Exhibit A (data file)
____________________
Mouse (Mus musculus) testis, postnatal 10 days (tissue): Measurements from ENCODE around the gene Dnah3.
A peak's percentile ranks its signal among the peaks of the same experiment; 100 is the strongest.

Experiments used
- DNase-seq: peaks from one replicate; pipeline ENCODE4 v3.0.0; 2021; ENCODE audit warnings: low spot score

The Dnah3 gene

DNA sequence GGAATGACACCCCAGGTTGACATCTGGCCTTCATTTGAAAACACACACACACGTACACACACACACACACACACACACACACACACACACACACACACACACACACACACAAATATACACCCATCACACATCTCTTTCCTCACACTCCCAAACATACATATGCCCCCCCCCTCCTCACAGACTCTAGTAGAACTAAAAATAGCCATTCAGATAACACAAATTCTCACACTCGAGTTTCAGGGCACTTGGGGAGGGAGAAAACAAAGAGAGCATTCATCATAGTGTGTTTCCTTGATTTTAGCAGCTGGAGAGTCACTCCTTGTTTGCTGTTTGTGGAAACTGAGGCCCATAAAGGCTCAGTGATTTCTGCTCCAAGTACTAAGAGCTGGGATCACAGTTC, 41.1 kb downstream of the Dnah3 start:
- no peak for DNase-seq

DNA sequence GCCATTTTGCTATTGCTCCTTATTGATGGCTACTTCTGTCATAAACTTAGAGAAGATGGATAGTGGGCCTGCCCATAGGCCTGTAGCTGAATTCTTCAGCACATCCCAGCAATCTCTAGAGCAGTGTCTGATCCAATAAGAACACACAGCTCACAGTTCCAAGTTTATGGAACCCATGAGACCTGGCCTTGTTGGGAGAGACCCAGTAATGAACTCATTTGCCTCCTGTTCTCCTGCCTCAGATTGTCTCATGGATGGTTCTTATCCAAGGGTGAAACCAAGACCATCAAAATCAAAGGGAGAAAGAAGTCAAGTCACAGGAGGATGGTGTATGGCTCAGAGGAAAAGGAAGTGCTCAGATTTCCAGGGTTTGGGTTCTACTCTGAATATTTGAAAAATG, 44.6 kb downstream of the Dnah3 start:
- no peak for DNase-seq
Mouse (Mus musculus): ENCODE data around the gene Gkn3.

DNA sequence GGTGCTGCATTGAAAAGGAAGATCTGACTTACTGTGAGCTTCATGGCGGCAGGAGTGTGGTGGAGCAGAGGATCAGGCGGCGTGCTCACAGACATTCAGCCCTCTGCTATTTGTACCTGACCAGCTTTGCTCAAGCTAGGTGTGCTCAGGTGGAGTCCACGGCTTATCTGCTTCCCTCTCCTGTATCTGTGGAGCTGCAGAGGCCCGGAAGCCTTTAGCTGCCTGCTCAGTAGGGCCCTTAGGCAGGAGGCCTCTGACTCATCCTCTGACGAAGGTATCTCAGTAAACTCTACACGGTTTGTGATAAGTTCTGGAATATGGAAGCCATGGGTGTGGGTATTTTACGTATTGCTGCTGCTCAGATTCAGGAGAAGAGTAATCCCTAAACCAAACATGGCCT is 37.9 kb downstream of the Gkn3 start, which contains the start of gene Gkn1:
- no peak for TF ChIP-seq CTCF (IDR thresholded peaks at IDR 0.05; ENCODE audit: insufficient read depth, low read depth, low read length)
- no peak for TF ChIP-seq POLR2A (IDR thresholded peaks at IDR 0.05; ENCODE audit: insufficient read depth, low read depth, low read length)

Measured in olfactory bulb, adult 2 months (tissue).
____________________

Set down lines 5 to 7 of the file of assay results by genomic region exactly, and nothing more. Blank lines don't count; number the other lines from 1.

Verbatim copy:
The Dnah3 gene

DNA sequence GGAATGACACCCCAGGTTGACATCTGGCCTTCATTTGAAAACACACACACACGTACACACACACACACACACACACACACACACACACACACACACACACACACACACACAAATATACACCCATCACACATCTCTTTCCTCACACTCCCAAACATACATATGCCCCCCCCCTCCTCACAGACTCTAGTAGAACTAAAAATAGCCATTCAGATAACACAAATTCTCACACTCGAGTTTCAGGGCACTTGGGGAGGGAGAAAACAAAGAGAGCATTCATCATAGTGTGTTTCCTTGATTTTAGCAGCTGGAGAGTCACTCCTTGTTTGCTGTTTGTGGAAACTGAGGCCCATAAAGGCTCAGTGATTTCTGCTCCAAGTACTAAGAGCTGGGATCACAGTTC, 41.1 kb downstream of the Dnah3 start:
- no peak for DNase-seq